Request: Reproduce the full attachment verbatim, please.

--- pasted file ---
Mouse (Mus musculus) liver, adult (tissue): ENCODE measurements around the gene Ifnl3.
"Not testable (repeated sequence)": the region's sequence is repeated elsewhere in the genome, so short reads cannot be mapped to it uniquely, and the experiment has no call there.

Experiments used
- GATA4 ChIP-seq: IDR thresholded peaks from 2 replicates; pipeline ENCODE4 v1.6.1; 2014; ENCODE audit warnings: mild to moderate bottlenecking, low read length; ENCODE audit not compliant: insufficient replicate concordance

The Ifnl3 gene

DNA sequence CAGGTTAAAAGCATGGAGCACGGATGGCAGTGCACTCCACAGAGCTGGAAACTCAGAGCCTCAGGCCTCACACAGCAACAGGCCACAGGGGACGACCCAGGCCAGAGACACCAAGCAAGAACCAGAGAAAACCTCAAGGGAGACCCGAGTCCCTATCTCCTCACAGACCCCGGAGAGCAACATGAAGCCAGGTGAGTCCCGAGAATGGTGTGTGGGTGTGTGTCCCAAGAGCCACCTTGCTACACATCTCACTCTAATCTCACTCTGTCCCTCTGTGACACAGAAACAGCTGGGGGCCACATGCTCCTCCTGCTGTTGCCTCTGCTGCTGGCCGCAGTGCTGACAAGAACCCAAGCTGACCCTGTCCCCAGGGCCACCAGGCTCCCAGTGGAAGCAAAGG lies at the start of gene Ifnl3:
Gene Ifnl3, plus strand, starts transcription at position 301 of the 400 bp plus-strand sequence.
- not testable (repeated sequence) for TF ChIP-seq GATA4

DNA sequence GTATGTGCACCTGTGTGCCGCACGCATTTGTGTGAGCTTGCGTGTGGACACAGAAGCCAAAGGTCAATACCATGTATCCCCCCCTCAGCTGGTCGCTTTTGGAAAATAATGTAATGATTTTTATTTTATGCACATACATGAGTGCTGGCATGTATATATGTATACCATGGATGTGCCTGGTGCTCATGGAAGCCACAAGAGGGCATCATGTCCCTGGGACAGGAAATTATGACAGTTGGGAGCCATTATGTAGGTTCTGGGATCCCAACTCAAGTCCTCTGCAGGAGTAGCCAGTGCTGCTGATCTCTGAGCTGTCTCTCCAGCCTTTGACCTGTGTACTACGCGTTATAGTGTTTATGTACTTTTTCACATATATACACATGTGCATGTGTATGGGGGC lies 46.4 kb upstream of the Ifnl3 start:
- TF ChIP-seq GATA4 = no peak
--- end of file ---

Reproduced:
Mouse (Mus musculus) liver, adult (tissue): ENCODE measurements around the gene Ifnl3.
"Not testable (repeated sequence)": the region's sequence is repeated elsewhere in the genome, so short reads cannot be mapped to it uniquely, and the experiment has no call there.

Experiments used
- GATA4 ChIP-seq: IDR thresholded peaks from 2 replicates; pipeline ENCODE4 v1.6.1; 2014; ENCODE audit warnings: mild to moderate bottlenecking, low read length; ENCODE audit not compliant: insufficient replicate concordance

The Ifnl3 gene

DNA sequence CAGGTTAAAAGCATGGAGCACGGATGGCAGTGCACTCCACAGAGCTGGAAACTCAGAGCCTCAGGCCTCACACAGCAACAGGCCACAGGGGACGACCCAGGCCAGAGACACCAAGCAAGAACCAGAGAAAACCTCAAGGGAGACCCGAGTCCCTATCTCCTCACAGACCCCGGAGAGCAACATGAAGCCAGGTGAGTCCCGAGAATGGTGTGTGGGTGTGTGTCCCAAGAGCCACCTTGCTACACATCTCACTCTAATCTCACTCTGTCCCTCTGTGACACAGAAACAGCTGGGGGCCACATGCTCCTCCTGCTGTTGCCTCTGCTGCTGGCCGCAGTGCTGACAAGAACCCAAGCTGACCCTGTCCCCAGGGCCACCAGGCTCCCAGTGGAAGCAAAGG lies at the start of gene Ifnl3:
Gene Ifnl3, plus strand, starts transcription at position 301 of the 400 bp plus-strand sequence.
- not testable (repeated sequence) for TF ChIP-seq GATA4

DNA sequence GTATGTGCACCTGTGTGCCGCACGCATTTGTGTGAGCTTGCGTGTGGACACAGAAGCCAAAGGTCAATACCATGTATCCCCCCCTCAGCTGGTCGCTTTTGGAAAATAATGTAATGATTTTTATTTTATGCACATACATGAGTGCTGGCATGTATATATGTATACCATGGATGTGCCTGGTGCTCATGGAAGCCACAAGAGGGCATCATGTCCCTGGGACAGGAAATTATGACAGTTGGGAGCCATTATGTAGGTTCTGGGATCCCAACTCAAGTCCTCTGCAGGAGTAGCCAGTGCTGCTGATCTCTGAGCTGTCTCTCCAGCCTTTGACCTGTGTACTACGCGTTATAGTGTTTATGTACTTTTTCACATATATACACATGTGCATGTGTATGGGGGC lies 46.4 kb upstream of the Ifnl3 start:
- TF ChIP-seq GATA4 = no peak